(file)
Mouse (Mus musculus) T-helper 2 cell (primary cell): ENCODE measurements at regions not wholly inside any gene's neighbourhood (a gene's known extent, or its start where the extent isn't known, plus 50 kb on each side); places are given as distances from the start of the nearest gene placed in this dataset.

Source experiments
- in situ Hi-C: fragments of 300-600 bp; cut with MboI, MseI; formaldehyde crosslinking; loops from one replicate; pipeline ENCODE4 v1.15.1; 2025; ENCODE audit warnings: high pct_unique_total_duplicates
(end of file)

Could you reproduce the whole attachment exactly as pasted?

Mouse (Mus musculus) T-helper 2 cell (primary cell): ENCODE measurements at regions not wholly inside any gene's neighbourhood (a gene's known extent, or its start where the extent isn't known, plus 50 kb on each side); places are given as distances from the start of the nearest gene placed in this dataset.

Source experiments
- in situ Hi-C: fragments of 300-600 bp; cut with MboI, MseI; formaldehyde crosslinking; loops from one replicate; pipeline ENCODE4 v1.15.1; 2025; ENCODE audit warnings: high pct_unique_total_duplicates